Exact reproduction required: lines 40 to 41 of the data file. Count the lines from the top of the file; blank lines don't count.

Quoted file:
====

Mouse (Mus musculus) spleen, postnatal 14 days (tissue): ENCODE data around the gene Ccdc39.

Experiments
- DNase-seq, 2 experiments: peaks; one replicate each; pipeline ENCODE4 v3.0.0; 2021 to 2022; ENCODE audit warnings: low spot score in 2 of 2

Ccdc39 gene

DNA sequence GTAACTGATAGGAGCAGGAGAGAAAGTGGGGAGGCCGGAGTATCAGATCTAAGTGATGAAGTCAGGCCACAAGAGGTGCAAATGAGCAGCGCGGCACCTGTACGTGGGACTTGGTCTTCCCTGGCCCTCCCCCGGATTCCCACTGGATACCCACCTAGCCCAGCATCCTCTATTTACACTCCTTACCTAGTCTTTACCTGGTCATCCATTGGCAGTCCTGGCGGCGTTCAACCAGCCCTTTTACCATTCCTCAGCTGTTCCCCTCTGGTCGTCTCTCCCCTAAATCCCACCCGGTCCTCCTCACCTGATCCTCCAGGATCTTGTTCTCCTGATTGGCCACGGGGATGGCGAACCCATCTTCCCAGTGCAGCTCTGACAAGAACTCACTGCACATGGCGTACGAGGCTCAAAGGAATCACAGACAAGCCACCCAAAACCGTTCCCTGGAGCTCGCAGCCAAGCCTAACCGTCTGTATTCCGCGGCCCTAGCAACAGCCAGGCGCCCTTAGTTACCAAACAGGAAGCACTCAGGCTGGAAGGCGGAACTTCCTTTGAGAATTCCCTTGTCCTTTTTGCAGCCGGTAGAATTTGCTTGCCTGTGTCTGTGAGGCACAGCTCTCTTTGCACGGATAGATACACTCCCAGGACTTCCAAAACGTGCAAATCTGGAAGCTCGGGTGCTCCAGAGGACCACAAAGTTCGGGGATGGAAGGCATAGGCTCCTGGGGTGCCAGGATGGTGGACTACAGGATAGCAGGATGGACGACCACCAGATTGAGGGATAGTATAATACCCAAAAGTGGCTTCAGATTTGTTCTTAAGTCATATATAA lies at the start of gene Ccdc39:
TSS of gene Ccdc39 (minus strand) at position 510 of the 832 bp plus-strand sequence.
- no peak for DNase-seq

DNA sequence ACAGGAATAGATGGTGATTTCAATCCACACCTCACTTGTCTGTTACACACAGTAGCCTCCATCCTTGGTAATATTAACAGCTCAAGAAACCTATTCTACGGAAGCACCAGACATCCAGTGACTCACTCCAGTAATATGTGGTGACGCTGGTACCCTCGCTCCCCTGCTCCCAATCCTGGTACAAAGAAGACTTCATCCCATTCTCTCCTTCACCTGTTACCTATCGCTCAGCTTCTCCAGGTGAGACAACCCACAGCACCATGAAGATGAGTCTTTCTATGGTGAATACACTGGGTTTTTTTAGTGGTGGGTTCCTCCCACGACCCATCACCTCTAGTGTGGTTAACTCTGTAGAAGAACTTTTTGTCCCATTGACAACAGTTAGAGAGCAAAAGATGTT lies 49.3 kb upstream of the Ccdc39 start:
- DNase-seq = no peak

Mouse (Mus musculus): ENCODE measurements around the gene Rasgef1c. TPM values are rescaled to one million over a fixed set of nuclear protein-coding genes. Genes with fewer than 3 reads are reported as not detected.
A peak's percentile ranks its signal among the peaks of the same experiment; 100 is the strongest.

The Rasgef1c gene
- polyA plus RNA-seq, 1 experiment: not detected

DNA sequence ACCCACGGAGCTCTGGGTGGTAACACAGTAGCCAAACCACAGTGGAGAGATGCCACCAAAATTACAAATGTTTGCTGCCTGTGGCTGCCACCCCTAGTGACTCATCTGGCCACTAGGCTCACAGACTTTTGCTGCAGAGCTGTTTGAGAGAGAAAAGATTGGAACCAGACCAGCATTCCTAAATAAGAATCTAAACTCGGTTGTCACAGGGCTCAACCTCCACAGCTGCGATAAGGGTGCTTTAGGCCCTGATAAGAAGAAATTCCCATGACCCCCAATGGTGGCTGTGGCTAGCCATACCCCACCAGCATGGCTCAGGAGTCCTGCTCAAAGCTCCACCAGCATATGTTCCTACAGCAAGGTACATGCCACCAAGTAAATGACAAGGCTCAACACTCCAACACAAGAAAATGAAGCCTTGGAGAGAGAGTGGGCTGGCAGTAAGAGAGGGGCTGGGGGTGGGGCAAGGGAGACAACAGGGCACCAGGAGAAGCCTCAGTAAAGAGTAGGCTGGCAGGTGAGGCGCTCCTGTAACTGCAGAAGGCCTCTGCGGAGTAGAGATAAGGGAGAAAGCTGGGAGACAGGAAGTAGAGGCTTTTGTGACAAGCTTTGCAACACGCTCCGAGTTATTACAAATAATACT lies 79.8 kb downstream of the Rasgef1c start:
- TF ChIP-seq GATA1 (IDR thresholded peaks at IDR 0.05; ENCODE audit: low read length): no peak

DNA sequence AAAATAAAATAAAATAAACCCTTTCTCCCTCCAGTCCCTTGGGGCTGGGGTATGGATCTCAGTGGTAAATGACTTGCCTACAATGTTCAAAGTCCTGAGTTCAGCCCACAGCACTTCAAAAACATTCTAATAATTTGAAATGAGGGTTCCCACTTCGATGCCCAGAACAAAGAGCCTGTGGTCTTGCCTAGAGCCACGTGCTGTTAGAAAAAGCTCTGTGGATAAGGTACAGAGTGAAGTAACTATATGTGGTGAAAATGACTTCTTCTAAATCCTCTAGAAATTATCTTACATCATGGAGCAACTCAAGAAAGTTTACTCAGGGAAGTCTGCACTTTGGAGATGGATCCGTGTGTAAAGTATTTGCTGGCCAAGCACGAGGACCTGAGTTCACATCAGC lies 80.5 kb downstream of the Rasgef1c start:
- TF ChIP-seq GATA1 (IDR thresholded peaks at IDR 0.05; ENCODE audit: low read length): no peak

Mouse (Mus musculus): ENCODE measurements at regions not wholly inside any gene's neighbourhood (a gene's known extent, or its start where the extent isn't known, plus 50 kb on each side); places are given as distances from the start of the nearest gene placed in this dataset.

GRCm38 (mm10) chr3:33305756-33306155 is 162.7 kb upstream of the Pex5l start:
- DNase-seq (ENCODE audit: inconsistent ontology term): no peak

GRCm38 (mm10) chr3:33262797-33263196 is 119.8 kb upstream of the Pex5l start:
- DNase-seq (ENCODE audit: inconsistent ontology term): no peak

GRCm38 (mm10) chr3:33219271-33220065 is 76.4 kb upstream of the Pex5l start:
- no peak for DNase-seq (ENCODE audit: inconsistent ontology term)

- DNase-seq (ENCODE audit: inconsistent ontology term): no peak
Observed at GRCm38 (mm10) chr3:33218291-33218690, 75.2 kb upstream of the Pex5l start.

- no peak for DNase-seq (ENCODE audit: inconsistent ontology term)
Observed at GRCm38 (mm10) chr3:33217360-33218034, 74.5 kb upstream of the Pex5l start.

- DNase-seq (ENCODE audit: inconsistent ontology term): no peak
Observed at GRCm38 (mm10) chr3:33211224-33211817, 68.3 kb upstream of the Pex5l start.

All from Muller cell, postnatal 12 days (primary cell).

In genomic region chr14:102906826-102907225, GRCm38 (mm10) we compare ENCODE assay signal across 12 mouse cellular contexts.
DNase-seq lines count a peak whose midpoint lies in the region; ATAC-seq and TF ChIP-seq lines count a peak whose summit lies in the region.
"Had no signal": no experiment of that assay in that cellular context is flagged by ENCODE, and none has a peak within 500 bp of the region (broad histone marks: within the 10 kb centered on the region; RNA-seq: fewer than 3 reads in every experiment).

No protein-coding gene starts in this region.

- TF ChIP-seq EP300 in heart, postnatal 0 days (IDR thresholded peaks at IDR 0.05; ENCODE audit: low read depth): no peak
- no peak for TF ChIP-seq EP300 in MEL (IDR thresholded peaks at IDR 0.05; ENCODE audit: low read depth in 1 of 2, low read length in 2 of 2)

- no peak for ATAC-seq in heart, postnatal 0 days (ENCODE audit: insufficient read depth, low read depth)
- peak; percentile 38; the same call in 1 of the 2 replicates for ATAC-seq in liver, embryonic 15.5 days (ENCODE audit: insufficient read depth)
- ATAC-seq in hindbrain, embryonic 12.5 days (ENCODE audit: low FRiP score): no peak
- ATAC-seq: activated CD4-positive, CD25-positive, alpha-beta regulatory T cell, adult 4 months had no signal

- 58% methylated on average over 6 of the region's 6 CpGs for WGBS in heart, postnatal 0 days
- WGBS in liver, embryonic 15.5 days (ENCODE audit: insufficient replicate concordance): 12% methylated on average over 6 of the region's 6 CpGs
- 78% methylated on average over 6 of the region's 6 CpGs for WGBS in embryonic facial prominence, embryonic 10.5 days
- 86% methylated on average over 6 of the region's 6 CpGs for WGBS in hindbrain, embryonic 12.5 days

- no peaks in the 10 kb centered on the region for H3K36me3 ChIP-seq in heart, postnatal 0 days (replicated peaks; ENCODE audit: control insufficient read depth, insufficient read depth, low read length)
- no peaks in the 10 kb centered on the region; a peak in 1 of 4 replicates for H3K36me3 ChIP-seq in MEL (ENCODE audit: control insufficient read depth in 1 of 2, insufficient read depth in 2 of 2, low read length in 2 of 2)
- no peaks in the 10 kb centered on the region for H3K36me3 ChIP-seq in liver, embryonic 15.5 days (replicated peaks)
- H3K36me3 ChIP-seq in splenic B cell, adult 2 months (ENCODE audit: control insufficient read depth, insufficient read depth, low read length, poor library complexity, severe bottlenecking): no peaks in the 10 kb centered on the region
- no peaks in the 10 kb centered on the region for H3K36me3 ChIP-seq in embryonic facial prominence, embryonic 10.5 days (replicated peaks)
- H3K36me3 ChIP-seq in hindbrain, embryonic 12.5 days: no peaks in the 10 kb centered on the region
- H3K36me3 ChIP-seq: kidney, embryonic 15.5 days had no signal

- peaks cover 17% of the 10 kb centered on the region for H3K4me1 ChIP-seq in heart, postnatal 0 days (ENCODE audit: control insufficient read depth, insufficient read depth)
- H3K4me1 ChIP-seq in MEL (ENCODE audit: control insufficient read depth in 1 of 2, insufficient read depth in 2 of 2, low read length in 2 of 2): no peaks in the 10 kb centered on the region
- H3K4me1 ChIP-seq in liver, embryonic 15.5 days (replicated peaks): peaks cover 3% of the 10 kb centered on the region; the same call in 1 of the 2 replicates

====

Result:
- ATAC-seq in hindbrain, embryonic 12.5 days (ENCODE audit: low FRiP score): no peak
- ATAC-seq: activated CD4-positive, CD25-positive, alpha-beta regulatory T cell, adult 4 months had no signal